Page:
On 4 January 2021, Switzerland’s 14-day infection rate was 540 per 100,000. Over the last 4 days, 63,665 tests were conducted with test positivity of 15%. The number of tests conducted over the last 4 days is less than half the number conducted over the prior 4 days.
Pressure on Switzerland’s intensive care units has eased slightly. Currently, 73.1% of ICU beds across Switzerland are occupied, according to FOPH. In some places, such as Geneva, more than half (55%) of ICU beds are free. In others, such as Zurich, ICUs are running closer to full capacity (76%). In Vaud 71% of ICU beds are occupied.
The cantons with the highest 14-day infection rates per 100,000 are Ticino (906), St-Gallen (666), Aargau (628), Luzern (627), Schwytz (626) and Zurich (611). These cantons all have infection rates above the Swiss average of 540 – all data from FOPH. In Geneva (357), Vaud (413) and Valais (414) the rates are lower.
Overall, the reproduction number (R) in Switzerland remains below 1 (0.89). However, in much of French-speaking Switzerland it has crept above 1 once again. In Geneva the R number is 0.91. In Vaud (1.03), Valais (1.19), Jura (1.03) and Neuchâtel (1.10) the R number exceeds 1. The R number is also above 1 in the German-speaking cantons of Nidwalden (1.08), Uri (1.19) and Appenzell Innerrhoden (1.39).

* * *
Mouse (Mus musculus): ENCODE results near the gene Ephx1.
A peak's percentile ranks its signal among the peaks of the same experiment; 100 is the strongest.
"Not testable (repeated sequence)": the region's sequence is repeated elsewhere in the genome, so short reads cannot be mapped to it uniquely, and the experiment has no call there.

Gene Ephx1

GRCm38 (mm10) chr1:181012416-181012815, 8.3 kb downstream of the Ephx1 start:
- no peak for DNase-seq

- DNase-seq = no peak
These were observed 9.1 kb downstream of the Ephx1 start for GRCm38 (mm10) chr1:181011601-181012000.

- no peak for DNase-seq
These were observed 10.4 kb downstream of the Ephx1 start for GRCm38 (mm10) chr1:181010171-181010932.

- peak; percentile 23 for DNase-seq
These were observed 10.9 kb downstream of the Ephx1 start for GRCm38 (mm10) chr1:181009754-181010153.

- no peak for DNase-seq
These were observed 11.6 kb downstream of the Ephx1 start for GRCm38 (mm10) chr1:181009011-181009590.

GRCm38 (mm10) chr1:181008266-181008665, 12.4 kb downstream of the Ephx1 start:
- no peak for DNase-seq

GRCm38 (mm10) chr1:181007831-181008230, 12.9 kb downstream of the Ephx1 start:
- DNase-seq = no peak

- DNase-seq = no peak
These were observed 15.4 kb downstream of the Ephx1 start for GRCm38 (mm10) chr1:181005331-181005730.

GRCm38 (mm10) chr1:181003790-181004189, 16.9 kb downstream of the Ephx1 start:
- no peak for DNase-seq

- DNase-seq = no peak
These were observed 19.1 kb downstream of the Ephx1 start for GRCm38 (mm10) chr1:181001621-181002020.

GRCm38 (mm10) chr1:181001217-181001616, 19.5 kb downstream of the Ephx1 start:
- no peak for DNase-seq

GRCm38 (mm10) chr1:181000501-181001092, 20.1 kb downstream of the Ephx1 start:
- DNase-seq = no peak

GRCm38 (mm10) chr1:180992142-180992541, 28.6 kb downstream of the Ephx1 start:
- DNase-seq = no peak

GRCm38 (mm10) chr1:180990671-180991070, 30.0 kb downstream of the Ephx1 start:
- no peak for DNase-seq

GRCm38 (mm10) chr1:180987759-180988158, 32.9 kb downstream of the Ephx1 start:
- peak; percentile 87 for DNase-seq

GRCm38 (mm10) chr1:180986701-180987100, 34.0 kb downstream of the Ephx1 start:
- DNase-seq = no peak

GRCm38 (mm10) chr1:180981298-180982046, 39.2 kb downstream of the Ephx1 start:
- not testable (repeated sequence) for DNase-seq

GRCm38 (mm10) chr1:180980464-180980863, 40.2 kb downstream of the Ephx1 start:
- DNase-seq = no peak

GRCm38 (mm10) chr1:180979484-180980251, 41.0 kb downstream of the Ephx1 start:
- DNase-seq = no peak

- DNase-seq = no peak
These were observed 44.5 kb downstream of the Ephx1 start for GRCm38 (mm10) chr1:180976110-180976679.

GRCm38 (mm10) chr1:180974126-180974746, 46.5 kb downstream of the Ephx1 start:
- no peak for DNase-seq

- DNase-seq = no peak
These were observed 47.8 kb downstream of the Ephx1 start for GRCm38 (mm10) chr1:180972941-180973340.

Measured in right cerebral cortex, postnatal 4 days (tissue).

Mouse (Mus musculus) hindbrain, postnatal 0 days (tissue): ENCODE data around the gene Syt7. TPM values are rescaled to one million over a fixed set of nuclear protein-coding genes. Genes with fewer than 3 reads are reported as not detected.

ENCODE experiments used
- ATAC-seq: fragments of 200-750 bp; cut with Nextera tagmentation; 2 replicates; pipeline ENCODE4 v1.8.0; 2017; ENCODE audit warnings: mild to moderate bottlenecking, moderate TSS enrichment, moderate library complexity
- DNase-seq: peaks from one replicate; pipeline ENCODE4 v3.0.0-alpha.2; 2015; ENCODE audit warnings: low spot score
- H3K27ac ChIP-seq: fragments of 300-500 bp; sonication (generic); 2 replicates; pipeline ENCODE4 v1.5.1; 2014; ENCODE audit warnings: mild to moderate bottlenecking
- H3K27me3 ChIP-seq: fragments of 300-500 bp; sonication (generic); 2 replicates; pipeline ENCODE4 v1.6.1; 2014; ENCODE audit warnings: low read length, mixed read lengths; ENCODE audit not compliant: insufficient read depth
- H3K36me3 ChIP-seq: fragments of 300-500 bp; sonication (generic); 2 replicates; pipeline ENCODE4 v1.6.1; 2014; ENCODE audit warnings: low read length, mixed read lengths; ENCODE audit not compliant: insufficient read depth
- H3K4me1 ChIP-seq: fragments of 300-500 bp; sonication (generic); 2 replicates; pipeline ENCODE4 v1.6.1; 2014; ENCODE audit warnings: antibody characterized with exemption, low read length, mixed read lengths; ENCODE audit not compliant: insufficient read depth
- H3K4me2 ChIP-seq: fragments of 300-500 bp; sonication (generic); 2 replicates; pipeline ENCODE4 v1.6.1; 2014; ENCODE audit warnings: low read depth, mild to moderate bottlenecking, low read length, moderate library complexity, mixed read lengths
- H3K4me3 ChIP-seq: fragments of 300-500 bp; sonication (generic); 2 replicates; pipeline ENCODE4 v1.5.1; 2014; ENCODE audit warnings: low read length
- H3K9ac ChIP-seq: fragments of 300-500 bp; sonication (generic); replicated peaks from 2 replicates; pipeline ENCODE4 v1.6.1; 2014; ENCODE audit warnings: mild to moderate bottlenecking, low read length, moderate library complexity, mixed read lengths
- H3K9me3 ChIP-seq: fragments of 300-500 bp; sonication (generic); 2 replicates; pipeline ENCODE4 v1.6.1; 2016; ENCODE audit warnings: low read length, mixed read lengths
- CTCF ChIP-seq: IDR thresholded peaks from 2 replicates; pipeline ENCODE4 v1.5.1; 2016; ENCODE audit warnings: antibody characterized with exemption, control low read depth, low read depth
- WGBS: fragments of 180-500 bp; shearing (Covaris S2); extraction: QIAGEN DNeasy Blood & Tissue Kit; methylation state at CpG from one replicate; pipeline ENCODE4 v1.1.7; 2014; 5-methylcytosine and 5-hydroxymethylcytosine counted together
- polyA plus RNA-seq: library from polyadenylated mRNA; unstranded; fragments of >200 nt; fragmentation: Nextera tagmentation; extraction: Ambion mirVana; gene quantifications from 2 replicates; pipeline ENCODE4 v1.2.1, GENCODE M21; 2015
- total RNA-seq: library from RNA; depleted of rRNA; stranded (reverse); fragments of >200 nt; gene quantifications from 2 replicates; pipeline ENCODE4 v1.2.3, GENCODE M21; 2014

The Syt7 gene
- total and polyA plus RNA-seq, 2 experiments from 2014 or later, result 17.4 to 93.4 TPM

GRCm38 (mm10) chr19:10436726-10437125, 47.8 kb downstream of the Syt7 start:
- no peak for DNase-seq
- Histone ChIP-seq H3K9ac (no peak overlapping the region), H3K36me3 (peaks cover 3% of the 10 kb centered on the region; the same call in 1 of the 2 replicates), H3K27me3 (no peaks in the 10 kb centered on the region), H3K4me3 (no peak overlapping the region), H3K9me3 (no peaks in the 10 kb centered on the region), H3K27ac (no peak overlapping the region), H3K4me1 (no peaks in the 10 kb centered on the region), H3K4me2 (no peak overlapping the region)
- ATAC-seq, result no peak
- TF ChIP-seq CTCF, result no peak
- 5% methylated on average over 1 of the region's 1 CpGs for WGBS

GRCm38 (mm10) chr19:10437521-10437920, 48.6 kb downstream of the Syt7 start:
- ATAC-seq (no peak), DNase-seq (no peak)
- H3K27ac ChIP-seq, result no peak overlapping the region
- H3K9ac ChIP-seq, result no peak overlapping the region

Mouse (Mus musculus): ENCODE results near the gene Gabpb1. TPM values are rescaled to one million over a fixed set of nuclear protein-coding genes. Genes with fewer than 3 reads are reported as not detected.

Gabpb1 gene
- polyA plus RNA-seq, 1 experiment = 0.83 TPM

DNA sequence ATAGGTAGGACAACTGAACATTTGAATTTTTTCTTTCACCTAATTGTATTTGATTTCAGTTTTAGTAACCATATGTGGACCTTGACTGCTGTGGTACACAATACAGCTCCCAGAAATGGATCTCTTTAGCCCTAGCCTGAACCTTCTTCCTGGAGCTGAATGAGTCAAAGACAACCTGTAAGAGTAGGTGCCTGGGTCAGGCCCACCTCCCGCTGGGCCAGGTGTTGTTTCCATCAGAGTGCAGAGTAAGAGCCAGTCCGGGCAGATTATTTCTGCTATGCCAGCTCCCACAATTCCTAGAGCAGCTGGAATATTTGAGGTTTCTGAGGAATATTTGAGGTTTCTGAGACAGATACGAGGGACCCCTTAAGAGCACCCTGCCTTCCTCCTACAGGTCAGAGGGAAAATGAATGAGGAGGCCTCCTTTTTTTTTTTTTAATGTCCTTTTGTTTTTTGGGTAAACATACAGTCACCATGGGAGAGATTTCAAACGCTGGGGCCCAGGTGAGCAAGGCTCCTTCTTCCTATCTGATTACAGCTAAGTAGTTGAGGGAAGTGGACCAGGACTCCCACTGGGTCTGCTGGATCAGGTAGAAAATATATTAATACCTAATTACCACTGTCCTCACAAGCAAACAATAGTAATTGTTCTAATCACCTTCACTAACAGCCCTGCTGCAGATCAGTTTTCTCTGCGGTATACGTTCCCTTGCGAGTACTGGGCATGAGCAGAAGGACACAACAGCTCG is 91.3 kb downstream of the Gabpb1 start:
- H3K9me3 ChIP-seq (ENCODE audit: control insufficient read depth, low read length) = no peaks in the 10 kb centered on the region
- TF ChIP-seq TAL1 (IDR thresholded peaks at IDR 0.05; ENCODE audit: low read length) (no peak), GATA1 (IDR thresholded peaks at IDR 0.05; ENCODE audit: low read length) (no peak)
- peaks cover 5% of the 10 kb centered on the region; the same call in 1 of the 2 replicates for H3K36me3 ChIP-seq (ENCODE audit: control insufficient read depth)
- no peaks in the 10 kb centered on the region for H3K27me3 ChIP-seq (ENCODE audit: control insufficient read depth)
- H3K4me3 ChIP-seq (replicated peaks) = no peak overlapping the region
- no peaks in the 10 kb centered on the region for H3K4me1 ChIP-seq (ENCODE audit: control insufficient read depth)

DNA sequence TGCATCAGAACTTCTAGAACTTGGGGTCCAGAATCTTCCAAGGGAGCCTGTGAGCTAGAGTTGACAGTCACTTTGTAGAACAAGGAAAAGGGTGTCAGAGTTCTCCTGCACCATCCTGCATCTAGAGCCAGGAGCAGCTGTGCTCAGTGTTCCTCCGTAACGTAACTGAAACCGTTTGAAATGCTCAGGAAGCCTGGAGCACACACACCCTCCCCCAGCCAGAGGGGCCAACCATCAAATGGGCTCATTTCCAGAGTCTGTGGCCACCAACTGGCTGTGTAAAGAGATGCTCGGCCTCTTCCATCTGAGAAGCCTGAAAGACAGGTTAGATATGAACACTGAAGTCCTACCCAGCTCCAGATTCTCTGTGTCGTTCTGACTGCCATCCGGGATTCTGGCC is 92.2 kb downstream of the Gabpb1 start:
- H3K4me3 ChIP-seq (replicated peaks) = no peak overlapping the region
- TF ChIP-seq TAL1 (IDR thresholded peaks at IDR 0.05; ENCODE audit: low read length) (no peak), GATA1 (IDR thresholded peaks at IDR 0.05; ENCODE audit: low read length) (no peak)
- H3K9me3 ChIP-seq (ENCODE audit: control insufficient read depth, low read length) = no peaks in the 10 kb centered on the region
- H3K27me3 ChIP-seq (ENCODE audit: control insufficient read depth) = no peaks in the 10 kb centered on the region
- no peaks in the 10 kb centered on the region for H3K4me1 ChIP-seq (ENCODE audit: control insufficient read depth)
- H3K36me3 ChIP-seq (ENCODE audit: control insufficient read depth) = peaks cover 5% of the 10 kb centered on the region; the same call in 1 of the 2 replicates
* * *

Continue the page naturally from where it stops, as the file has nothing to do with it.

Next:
R numbers are based on historical data and contain a time lag. These figures are based on data at 21 December 2020 and do not contain the effects of social contact over the festive period since then.
Some experts expect the number to be higher when it is next calculated because of increased social contact over the Christmas and New Year periods.
With a reproduction rate over 1 we are playing with fire, especially after the recent appearance of new more infectious variants of the virus, Didier Trono, a virologist at EPFL told RTS.